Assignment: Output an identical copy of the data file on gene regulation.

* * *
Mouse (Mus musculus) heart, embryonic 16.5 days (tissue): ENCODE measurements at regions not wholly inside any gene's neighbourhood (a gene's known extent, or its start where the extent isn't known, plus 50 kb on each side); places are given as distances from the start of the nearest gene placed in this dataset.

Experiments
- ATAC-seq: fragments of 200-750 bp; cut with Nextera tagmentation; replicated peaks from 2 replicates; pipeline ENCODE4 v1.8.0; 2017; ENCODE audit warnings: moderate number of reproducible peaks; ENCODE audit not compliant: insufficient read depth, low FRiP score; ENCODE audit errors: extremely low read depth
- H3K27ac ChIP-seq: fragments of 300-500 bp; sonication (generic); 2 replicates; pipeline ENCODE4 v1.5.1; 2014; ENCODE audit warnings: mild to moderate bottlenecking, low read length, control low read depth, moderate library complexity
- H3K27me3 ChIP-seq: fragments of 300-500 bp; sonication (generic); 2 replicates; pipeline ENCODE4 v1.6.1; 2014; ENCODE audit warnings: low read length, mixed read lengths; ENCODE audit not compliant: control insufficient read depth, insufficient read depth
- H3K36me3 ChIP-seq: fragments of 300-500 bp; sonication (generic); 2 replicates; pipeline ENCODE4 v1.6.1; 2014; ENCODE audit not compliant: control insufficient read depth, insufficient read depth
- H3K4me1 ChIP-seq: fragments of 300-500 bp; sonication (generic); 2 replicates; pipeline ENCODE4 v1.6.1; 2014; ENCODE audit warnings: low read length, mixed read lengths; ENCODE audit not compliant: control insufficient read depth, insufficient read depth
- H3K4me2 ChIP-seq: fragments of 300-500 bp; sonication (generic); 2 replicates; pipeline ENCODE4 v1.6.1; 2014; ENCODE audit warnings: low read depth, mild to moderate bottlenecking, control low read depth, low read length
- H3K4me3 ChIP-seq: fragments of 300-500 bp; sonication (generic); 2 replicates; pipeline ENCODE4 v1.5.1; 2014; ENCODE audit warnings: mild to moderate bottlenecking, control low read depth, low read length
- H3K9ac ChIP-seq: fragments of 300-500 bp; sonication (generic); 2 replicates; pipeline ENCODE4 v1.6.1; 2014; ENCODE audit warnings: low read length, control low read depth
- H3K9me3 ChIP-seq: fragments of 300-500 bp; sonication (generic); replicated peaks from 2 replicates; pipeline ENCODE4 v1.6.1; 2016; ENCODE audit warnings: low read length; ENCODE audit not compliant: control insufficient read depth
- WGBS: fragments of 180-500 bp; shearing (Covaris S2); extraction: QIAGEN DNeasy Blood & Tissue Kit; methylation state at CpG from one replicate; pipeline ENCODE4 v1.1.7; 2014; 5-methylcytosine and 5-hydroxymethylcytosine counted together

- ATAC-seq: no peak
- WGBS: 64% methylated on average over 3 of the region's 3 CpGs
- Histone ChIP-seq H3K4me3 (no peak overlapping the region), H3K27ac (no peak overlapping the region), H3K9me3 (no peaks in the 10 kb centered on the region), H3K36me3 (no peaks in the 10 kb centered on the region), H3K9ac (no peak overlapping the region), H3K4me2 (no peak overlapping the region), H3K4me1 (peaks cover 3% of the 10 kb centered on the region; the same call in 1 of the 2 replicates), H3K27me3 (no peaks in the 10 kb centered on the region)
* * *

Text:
Mouse (Mus musculus) heart, embryonic 16.5 days (tissue): ENCODE measurements at regions not wholly inside any gene's neighbourhood (a gene's known extent, or its start where the extent isn't known, plus 50 kb on each side); places are given as distances from the start of the nearest gene placed in this dataset.

Experiments
- ATAC-seq: fragments of 200-750 bp; cut with Nextera tagmentation; replicated peaks from 2 replicates; pipeline ENCODE4 v1.8.0; 2017; ENCODE audit warnings: moderate number of reproducible peaks; ENCODE audit not compliant: insufficient read depth, low FRiP score; ENCODE audit errors: extremely low read depth
- H3K27ac ChIP-seq: fragments of 300-500 bp; sonication (generic); 2 replicates; pipeline ENCODE4 v1.5.1; 2014; ENCODE audit warnings: mild to moderate bottlenecking, low read length, control low read depth, moderate library complexity
- H3K27me3 ChIP-seq: fragments of 300-500 bp; sonication (generic); 2 replicates; pipeline ENCODE4 v1.6.1; 2014; ENCODE audit warnings: low read length, mixed read lengths; ENCODE audit not compliant: control insufficient read depth, insufficient read depth
- H3K36me3 ChIP-seq: fragments of 300-500 bp; sonication (generic); 2 replicates; pipeline ENCODE4 v1.6.1; 2014; ENCODE audit not compliant: control insufficient read depth, insufficient read depth
- H3K4me1 ChIP-seq: fragments of 300-500 bp; sonication (generic); 2 replicates; pipeline ENCODE4 v1.6.1; 2014; ENCODE audit warnings: low read length, mixed read lengths; ENCODE audit not compliant: control insufficient read depth, insufficient read depth
- H3K4me2 ChIP-seq: fragments of 300-500 bp; sonication (generic); 2 replicates; pipeline ENCODE4 v1.6.1; 2014; ENCODE audit warnings: low read depth, mild to moderate bottlenecking, control low read depth, low read length
- H3K4me3 ChIP-seq: fragments of 300-500 bp; sonication (generic); 2 replicates; pipeline ENCODE4 v1.5.1; 2014; ENCODE audit warnings: mild to moderate bottlenecking, control low read depth, low read length
- H3K9ac ChIP-seq: fragments of 300-500 bp; sonication (generic); 2 replicates; pipeline ENCODE4 v1.6.1; 2014; ENCODE audit warnings: low read length, control low read depth
- H3K9me3 ChIP-seq: fragments of 300-500 bp; sonication (generic); replicated peaks from 2 replicates; pipeline ENCODE4 v1.6.1; 2016; ENCODE audit warnings: low read length; ENCODE audit not compliant: control insufficient read depth
- WGBS: fragments of 180-500 bp; shearing (Covaris S2); extraction: QIAGEN DNeasy Blood & Tissue Kit; methylation state at CpG from one replicate; pipeline ENCODE4 v1.1.7; 2014; 5-methylcytosine and 5-hydroxymethylcytosine counted together

- ATAC-seq: no peak
- WGBS: 64% methylated on average over 3 of the region's 3 CpGs
- Histone ChIP-seq H3K4me3 (no peak overlapping the region), H3K27ac (no peak overlapping the region), H3K9me3 (no peaks in the 10 kb centered on the region), H3K36me3 (no peaks in the 10 kb centered on the region), H3K9ac (no peak overlapping the region), H3K4me2 (no peak overlapping the region), H3K4me1 (peaks cover 3% of the 10 kb centered on the region; the same call in 1 of the 2 replicates), H3K27me3 (no peaks in the 10 kb centered on the region)